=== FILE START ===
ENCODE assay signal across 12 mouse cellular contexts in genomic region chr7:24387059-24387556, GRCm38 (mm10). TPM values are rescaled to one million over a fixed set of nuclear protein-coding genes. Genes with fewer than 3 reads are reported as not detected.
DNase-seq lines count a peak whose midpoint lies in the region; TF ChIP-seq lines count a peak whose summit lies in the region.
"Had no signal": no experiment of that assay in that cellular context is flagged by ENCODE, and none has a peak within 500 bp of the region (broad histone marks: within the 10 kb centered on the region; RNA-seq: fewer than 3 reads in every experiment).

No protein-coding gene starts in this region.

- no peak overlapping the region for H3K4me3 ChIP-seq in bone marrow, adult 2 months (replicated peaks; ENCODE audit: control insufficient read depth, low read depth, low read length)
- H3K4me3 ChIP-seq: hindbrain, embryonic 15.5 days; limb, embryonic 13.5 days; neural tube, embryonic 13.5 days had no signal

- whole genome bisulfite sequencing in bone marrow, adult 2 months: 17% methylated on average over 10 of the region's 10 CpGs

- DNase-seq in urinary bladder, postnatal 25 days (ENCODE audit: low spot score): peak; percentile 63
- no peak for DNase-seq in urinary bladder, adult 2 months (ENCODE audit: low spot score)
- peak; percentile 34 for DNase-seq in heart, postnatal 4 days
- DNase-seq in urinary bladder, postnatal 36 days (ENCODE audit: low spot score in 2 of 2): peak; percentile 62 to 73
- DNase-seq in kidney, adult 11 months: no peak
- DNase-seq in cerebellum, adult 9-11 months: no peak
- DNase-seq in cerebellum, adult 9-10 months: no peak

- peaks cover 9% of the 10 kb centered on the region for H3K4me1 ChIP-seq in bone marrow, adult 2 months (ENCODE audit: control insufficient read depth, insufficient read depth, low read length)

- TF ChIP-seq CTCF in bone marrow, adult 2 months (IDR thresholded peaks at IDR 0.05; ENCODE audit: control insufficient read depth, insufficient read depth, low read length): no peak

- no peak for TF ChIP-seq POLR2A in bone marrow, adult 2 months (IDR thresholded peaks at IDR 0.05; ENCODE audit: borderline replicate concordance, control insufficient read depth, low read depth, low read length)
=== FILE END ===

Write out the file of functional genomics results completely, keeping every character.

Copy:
ENCODE assay signal across 12 mouse cellular contexts in genomic region chr7:24387059-24387556, GRCm38 (mm10). TPM values are rescaled to one million over a fixed set of nuclear protein-coding genes. Genes with fewer than 3 reads are reported as not detected.
DNase-seq lines count a peak whose midpoint lies in the region; TF ChIP-seq lines count a peak whose summit lies in the region.
"Had no signal": no experiment of that assay in that cellular context is flagged by ENCODE, and none has a peak within 500 bp of the region (broad histone marks: within the 10 kb centered on the region; RNA-seq: fewer than 3 reads in every experiment).

No protein-coding gene starts in this region.

- no peak overlapping the region for H3K4me3 ChIP-seq in bone marrow, adult 2 months (replicated peaks; ENCODE audit: control insufficient read depth, low read depth, low read length)
- H3K4me3 ChIP-seq: hindbrain, embryonic 15.5 days; limb, embryonic 13.5 days; neural tube, embryonic 13.5 days had no signal

- whole genome bisulfite sequencing in bone marrow, adult 2 months: 17% methylated on average over 10 of the region's 10 CpGs

- DNase-seq in urinary bladder, postnatal 25 days (ENCODE audit: low spot score): peak; percentile 63
- no peak for DNase-seq in urinary bladder, adult 2 months (ENCODE audit: low spot score)
- peak; percentile 34 for DNase-seq in heart, postnatal 4 days
- DNase-seq in urinary bladder, postnatal 36 days (ENCODE audit: low spot score in 2 of 2): peak; percentile 62 to 73
- DNase-seq in kidney, adult 11 months: no peak
- DNase-seq in cerebellum, adult 9-11 months: no peak
- DNase-seq in cerebellum, adult 9-10 months: no peak

- peaks cover 9% of the 10 kb centered on the region for H3K4me1 ChIP-seq in bone marrow, adult 2 months (ENCODE audit: control insufficient read depth, insufficient read depth, low read length)

- TF ChIP-seq CTCF in bone marrow, adult 2 months (IDR thresholded peaks at IDR 0.05; ENCODE audit: control insufficient read depth, insufficient read depth, low read length): no peak

- no peak for TF ChIP-seq POLR2A in bone marrow, adult 2 months (IDR thresholded peaks at IDR 0.05; ENCODE audit: borderline replicate concordance, control insufficient read depth, low read depth, low read length)